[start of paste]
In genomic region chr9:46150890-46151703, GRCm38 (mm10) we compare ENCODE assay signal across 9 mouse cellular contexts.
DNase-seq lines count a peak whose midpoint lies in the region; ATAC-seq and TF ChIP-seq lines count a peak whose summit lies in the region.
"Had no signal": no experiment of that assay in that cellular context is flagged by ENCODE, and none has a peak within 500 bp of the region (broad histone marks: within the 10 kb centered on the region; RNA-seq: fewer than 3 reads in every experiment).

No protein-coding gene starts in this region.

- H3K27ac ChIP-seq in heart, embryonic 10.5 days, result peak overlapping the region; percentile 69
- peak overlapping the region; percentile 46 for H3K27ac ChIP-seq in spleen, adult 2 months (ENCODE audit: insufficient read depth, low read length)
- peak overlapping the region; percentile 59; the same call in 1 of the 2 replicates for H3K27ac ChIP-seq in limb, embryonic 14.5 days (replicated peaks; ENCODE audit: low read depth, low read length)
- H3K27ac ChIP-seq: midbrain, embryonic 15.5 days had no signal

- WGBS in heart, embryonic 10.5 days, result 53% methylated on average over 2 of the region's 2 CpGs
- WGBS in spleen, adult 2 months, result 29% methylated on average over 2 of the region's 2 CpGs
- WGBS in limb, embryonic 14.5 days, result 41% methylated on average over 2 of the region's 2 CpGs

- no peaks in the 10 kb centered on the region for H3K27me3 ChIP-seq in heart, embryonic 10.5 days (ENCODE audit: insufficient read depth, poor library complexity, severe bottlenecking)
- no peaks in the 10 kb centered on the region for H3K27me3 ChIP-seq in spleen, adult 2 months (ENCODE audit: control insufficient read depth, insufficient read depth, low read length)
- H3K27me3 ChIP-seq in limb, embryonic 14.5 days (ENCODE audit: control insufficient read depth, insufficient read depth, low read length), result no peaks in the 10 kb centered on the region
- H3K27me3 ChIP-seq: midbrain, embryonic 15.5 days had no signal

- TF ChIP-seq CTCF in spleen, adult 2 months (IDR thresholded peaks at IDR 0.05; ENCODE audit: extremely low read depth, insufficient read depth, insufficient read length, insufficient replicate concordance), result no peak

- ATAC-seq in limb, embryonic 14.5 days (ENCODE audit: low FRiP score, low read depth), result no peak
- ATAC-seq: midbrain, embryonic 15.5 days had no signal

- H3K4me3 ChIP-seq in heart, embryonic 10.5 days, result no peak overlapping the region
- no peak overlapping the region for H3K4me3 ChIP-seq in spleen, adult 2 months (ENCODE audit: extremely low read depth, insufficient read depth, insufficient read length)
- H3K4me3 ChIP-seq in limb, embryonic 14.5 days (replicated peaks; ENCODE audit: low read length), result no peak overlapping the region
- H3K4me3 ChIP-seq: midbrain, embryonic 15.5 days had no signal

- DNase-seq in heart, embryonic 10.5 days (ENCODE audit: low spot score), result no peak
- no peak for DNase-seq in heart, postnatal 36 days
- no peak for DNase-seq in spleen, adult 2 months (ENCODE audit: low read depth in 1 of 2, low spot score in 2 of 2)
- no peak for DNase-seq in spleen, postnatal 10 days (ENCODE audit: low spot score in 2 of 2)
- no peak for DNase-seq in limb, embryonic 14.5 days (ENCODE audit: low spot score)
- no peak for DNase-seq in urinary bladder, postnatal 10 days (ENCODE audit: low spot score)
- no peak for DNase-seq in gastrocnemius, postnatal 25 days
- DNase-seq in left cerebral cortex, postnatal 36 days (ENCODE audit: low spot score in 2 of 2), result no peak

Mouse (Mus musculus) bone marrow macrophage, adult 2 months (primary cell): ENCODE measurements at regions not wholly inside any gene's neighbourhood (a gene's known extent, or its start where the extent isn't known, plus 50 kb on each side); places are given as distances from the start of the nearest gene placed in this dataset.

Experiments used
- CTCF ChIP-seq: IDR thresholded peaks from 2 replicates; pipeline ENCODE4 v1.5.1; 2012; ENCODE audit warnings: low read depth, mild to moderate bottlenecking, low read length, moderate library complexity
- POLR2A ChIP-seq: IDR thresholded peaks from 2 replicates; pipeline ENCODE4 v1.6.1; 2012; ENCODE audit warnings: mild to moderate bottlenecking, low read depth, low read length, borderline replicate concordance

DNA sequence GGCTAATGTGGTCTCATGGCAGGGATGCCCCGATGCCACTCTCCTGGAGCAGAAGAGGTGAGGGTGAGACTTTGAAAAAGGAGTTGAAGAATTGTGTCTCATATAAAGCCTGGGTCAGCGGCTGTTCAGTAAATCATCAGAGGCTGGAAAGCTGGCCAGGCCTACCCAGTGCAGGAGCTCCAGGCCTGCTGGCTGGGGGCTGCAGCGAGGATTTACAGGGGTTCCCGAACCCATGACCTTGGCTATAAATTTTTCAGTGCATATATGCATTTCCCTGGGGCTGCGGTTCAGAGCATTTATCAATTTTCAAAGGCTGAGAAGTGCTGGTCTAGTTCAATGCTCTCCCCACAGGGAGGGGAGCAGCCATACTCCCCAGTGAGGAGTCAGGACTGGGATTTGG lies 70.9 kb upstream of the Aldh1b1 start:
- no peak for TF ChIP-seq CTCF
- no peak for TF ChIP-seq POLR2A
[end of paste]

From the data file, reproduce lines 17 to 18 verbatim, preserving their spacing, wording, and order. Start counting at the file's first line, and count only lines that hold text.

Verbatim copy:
- ATAC-seq in limb, embryonic 14.5 days (ENCODE audit: low FRiP score, low read depth), result no peak
- ATAC-seq: midbrain, embryonic 15.5 days had no signal